There are many recruitment agencies and job search engines that specialise in helping people to find work by matching your interests and experience to current job vacancies. Some of these are run by private organisations and some are on local government websites. You can search for local governments jobs here.

When you apply for a job, most employers either ask to see a copy of your CV (curriculum vitae – this is a summary of your qualifications, work experience and skills) or they will ask you to fill in an online application form. If you need help with writing a CV or finding a job, you can speak to a careers advisor for advice on how to find and apply for the right job for you (see Careers Advice above).

Or if you are aged between 18 and 24 years old and you had a job but you are no longer working, you can contact Job Centre Plus for guidance. Job Centre Plus has specialist advisors for young people, lone parents and people with a health condition or disability. They will give you a trained Work Coach who can help you to find work or to gain new skills for a job. A Work Coach can help you with work preparation, recruitment, interview coaching and even help you with confidence building.

If you want to contact your nearest Job Centre Plus office, you can find their details using the local office search. The Job Centre Plus also have a ‘Find a job’ service (previously Universal Jobmatch).

National Insurance Number

National Insurance is a type of tax that the government uses to pay for things like the state pension and other types of benefits (see Benefits above). Everyone living in England who is over 16 years of age has a NI (National Insurance) Number. You will use this number throughout your working life and in retirement, either to give to your employer or to use on tax returns if you are self-employed. Other people may ask for your NI number, as a proof of your entitlement and identity for things like applying for a bank account.

Your employer deducts National Insurance from your wages if you earn more than a certain amount per week from one job. If you are self-employed you pay your National Insurance directly to the government.

Get a National Insurance number

Click here if you don’t yet know your National Insurance number, or if you used to know it and you have lost it.

Funding/Money Matters

Funding, bursaries, grants and student loans.

You can find out more about funding, bursaries, grants, student loans and other types of financial support on our Help and School and College page.

You can also read about Access to Work Grants and different types of government benefits and disability-related financial support on this page (above).

Below are some other links about money:

GoHenry is a private organisation that introduced a debit card for children and teenagers. It is a plastic card or app on your phone, linked to an account, and it works like a simple bank account. You or your parent/carer adds money to the account and you can use the card or app to spend the money in your account. It is a safe alternative to cash because if you lose the card, it can be replaced, whereas if you lose cash, it’s lost!

A debit card is different from a credit card, which is available only to people over 18 years of age. a credit card is a type of loan. GoHenry has all the tools you need to feel safe and secure as you learn about money. You can tap to purchase with Apple Pay (13+) and if you have a part-ime job, you can have wages paid straight to your account. It allows young people to spend securely online and it gives them a choice of special offers from shops who offer discounts to GoHenry users.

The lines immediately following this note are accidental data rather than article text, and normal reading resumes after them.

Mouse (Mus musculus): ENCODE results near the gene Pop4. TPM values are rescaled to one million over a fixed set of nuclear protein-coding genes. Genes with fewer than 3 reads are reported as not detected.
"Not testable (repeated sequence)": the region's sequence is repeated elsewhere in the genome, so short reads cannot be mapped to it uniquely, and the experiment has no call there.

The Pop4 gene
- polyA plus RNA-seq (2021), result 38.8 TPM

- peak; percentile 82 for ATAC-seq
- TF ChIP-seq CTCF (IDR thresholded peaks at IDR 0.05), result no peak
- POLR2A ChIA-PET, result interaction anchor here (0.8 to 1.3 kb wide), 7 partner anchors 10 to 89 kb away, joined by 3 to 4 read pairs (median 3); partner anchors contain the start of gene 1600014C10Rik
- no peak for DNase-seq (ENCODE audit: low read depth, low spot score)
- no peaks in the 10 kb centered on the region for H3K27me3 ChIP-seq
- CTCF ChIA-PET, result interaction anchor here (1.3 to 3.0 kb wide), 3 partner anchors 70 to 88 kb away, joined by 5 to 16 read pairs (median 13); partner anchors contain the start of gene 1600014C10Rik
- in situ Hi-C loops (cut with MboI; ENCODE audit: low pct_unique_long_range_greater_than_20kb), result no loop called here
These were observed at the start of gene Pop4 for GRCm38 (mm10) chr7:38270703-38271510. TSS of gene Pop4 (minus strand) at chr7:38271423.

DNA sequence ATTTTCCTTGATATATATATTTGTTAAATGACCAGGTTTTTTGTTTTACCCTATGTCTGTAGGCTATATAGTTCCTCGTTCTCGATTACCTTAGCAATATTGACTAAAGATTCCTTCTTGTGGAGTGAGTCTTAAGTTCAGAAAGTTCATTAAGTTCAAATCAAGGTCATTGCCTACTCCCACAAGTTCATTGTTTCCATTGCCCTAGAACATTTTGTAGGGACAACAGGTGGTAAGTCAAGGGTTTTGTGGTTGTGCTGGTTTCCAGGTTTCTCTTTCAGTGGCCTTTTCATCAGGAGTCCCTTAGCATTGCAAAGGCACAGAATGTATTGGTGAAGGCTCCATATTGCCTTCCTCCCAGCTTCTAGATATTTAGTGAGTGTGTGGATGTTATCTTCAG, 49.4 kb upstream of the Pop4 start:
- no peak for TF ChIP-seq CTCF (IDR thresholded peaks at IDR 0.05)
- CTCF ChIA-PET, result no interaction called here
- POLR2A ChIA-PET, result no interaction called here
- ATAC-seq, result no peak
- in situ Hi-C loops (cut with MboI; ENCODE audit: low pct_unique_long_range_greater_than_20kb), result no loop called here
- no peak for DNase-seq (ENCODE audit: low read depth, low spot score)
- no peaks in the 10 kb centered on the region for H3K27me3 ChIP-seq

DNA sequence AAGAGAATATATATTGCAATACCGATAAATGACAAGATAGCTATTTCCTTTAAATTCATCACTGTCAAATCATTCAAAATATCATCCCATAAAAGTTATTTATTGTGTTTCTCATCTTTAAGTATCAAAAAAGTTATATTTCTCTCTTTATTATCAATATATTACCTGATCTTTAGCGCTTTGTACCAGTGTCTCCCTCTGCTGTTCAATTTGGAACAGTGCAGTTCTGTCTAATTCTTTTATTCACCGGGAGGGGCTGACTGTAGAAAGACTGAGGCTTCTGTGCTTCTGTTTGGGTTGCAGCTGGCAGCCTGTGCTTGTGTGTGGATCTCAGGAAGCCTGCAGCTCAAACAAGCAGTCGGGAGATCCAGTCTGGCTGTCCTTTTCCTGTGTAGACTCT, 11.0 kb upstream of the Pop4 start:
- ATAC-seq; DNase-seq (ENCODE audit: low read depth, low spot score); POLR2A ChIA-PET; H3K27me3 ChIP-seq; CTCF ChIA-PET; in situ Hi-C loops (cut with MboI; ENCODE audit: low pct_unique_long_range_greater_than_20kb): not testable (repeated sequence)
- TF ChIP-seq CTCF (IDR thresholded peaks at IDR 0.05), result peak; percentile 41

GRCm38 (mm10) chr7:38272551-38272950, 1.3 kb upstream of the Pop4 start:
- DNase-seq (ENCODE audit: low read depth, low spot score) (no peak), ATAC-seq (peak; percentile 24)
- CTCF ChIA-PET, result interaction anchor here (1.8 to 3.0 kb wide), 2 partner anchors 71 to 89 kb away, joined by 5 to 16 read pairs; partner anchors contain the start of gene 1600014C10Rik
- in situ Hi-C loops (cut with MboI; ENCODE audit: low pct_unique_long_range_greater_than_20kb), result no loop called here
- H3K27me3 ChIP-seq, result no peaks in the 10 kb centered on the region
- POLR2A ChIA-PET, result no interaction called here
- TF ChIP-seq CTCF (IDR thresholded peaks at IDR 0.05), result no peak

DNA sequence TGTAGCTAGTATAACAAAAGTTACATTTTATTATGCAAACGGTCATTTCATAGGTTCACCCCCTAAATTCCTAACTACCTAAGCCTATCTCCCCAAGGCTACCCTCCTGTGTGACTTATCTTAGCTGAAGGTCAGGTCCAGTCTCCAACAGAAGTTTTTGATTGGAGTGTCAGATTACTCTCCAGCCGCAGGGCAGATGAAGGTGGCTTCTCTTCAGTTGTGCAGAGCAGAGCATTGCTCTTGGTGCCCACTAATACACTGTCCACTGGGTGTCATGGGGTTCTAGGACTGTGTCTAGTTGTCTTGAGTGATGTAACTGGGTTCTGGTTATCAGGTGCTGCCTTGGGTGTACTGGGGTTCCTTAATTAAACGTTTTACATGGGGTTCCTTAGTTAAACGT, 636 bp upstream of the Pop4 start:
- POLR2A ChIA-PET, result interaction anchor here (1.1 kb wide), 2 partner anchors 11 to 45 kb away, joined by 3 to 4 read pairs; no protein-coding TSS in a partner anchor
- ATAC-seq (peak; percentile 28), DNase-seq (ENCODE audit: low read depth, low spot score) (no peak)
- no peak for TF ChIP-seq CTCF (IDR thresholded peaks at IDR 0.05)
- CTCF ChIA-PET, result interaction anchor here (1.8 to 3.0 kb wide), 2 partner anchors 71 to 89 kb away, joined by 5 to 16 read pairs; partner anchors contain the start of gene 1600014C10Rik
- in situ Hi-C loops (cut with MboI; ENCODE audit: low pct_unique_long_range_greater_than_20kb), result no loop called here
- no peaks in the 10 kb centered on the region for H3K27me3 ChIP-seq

Other organisations offer similar accounts to the GoHenry card, so shop around before you decide which one to use. For example, if you already have a savings account with a bank or building society, they may be able to offer you a similar card and app

Bank accounts

There are many different types of bank account (savings accounts, current accounts, student accounts to name but a few!). Many people find Money Saving Expert or similar websites helpful in chooses the right account.

Make sure you read the terms and conditions before you sign up to any kind of account, as some have monthly fees and some do not allow you to access your money straight away. Remember that if something seems too good to be true, it probably is!

Financial Capability: What is it and why is it important?

Financial capability gives you the power and the confidence to make the most of your money. It means the ability to manage your money well. This means making financial decisions about what to spend now and in the future and being able to cope with unexpected expenses. both day-to-day and through significant life events.

Things like moving home, learning to drive or buying a car can be very expensive and just coping with day to day expenses can also be challenging if you’re not used to managing your own money. If you can get into the habit of saving some of your money, however little, on a regular basis, this will help you to cope betters when life is financially difficult.

Being financially capable is a skill for life. If you get the right advice before you make financial decisions, this can boost your confidence and help you to be more independent throughout your life. But don’t worry if you make a mistake, we all do! The important think is knowing who to ask if you’re not sure.

If you owe money or you can’t pay your bills, don’t borrow money from an unofficial source. it’s best to avoid borrowing money from friends, too, as this can cause a strain in your relationship. Click on the following links to find out more about financial capability and where you can go for *impartial financial advice.